Richmond families can count on summertime for fun on the James, watermelon in Cary town, tomatoes from Hanover, and the three Hs in our forecast: hazy, hot, and humid. This year, summertime is also bringing us an abundance of ticks.
Ticks are not only a nuisance, but they can also transmit disease. Of particular concern this year has been Lyme disease.From 2004 to 2008, reported cases of this illness in Virginia have almost quadrupled. The abundance of deer and mice, combined with an unusually wet spring, has led to an even higher incidence of Lyme disease this year. In May, health care providers received a letter from the Virginia Department of Health urging vigilance.
Lyme disease presents with flu-like symptoms, fever, chills, sore throat, and achy muscles and joints. Erythema migraines (EM), a bull’s-eye rash with raised borders and a pale center, is seen in approximately 60 percent of cases several days to a month after the bite.Tick bites can cause local redness and inflammation. To qualify as EM, the area must be at least two inches in diameter.Once diagnosed, Lyme disease is treated with antibiotics. Untreated Lyme infection may progress to affect the joints, nervous system, and heart.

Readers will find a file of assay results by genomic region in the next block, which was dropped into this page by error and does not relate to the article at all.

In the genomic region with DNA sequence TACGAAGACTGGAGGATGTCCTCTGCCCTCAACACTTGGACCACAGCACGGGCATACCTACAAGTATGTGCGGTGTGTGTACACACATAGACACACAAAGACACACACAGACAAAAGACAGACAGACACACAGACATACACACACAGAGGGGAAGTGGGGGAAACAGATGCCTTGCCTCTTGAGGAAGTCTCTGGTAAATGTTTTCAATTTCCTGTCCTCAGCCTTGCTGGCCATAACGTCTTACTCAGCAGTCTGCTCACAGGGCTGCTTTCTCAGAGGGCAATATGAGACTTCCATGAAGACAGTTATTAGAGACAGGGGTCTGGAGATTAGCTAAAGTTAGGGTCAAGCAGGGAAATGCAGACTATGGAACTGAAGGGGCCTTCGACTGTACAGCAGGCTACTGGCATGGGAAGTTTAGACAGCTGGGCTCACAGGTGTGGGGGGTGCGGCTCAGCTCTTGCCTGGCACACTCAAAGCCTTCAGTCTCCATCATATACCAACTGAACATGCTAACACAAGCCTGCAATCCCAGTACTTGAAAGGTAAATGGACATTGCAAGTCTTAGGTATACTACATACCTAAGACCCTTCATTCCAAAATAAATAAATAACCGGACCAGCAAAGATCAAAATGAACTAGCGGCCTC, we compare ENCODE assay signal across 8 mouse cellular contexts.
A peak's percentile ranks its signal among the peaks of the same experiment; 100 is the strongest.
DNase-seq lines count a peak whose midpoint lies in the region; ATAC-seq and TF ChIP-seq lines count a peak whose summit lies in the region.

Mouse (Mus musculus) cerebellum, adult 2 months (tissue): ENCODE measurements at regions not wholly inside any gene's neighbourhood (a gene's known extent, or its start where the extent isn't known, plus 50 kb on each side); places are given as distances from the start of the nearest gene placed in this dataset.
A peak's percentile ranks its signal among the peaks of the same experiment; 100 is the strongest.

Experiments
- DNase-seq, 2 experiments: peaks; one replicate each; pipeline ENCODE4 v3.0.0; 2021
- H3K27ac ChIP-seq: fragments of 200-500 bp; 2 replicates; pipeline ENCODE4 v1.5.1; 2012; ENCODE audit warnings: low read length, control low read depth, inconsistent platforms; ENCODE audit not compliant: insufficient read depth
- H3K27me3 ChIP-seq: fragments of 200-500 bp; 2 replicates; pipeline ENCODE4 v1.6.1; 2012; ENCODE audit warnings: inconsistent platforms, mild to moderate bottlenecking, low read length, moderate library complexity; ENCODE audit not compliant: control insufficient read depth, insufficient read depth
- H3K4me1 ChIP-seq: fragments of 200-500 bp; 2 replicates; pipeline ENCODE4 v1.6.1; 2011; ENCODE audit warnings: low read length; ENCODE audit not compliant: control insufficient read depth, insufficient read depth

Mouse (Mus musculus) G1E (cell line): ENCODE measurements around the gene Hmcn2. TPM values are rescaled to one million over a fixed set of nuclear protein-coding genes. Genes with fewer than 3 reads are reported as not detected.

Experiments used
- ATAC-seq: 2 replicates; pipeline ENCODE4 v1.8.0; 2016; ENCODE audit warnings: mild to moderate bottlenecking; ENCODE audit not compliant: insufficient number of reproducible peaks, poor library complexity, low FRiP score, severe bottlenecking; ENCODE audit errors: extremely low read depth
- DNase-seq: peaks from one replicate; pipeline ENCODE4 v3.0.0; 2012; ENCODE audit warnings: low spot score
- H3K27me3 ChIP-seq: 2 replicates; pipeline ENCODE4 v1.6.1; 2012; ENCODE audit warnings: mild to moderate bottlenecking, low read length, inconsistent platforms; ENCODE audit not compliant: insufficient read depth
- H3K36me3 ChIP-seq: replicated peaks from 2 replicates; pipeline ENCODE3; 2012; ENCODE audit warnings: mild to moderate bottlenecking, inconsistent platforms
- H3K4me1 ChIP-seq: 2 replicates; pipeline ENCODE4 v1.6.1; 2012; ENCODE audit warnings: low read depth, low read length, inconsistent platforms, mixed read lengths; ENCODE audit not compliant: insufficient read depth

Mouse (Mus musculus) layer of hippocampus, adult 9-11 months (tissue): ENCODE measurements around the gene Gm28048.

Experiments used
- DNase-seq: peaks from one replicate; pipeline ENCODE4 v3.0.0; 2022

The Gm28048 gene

Ticks are natural hitchhikers that reside on the forest floor in low vegetation and grasses, awaiting the opportunity to attach to shoes, clothing, or body parts. They then climb towards warm hideaways to attach and begin feeding.
Keeping underbrush thinned and grasses cut, and taking care to walk in the center of trails decreases your exposure. While hiking, wear light-colored clothes and long sleeves; tuck pants into socks or Boots. You can treat clothing and shoes, not skin, with .5 percent permethrin.Insect repellent with DEET (less than 50 percent for adults; less than 30 percent for kids) may be used on clothing and shoes and sparingly on the skin. Avoid the face and hands, and do not apply under clothing or to sunburned skin.
If you find a tick, do not go looking for a match. Not only is there lunacy inherent in applying a match to something attached to your skin, but it can cause the tick to regurgitate into the wound.
With tweezers, grasp the tick close to the skin and gently, but firmly pull straight. Squeezing or twisting the tick or applying petroleum jelly, nail polish, or alcohol can also cause the tick to regurgitate. Once out, dispose of the tick by flushing it down the toilet, rinsing it down the drain, or drowning it in alcohol.Wash your hands, and gentlyclean the site of the tick bite.
Don’t let ticks keep your family from venturing out to enjoy all the summertime activity the area has to offer. Routine tick checks will keep everyone safe. It takes more than 24 hours for the tick to transmit the bacteria that causes Lyme disease. Checking at least twice a day goes a long way to minimize risk. Be thorough. Remember, ticks love warm hideaways.